We recently had the opportunity to visit the Male Mahadeshwara hills, thanks to Help Educate a Child, in the southern part of Karnataka. It is a pilgrim town which is situated among a lot of hills, and is famous for a temple which is situated among these hills. This area is also famous as the former haunting grounds of the notorious Veerappan.
There are villages present among these hills, who, due to the nature of the terrain, are cut off from the main town area. The residents often need to hike for 7-10 km for even basic needs. It goes without saying that the schools present in these villages are severely lacking in facilities, and Help Educate A Child has been helping to support these schools, and the kids studying there.
They had invited us to accompany them to the schools they were supporting. It was a truly memorable trip, where we got a lot of insights about building games for kids in rural areas.
Some of the things we learnt during this trip –
- Kids struggled with dragging. We had included finger gestures as tutorials in the game, but they struggled to follow the instructions, and even when they were familiar with what to do, they struggled in the actual dragging, usually doing it only partially.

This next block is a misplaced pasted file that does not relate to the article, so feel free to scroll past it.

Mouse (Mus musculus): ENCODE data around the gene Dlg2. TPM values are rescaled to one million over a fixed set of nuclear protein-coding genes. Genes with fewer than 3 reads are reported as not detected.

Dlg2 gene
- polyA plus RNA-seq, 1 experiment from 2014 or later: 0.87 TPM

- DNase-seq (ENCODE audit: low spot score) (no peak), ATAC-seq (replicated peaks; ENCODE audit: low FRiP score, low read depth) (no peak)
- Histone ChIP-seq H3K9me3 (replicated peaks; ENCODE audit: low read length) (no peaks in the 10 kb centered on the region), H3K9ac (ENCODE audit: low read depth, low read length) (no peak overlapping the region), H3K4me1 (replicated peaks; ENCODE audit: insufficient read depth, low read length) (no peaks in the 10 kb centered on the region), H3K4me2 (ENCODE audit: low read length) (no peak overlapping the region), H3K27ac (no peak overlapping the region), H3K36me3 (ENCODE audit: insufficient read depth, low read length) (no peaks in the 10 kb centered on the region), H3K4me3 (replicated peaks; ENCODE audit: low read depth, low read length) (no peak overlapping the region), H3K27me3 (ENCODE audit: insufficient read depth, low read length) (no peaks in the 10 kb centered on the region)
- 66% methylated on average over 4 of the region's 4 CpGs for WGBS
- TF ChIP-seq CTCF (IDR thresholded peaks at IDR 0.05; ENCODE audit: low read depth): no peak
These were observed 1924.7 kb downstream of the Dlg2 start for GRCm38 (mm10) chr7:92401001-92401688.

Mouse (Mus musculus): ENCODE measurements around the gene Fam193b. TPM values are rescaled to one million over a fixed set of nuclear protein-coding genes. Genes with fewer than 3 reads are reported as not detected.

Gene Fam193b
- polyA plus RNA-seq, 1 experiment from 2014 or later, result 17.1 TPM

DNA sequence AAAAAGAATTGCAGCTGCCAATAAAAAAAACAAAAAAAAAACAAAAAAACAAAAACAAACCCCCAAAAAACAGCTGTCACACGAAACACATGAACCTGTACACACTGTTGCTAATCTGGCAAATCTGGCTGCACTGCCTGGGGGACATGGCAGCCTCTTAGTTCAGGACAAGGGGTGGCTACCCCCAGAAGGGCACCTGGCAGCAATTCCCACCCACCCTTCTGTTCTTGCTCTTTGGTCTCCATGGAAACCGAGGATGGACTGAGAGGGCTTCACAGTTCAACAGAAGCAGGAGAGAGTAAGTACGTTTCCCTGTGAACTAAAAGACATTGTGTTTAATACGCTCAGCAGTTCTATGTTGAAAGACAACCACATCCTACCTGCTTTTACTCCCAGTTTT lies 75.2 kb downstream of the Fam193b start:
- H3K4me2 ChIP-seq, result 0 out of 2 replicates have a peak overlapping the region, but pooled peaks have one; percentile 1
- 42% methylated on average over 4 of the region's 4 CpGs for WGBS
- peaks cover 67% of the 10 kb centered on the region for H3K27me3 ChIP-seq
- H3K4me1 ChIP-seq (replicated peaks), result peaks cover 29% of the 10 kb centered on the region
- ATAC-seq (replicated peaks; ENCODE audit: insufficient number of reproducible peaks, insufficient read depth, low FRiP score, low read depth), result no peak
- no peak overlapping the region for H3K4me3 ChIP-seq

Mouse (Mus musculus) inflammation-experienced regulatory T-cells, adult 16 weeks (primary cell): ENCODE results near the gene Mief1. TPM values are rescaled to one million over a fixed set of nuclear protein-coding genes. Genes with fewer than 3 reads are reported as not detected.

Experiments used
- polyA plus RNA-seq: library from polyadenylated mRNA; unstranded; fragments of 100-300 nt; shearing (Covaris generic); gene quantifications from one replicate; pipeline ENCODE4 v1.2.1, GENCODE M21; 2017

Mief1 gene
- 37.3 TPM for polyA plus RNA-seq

- While they struggled to drag, kids loved to tap. We had made multiple games for the kids, and the games which involved tapping was the most popular.
- We knew that making the games in the local language was important for the understanding of the kids, we underestimated just how crucial it is to the experience. The kids interacted mainly with the games which had kannada, even though the other games were easier to play and more attractive.
4. We had visited villages at MM Hills, as well as a couple of villages on the way there. There was a stark difference between the kids in both villages. The kids in the not-so-remote villages used the tab with ease, taking selfies within a few minutes of us giving the tab to them, while the kids at MM Hills weren’t as comfortable with the tab.
5. The teachers at the schools we visited liked that the kids were paying undivided attention to the tab, as they aren’t used to kids focusing this much on a learning tool. They had wanted similar games for alphabets, and rhymes.
This was an enlightening trip for us, and we took away lots of insights and ideas to use while designing our games in the future.
Here are some pictures from the trip –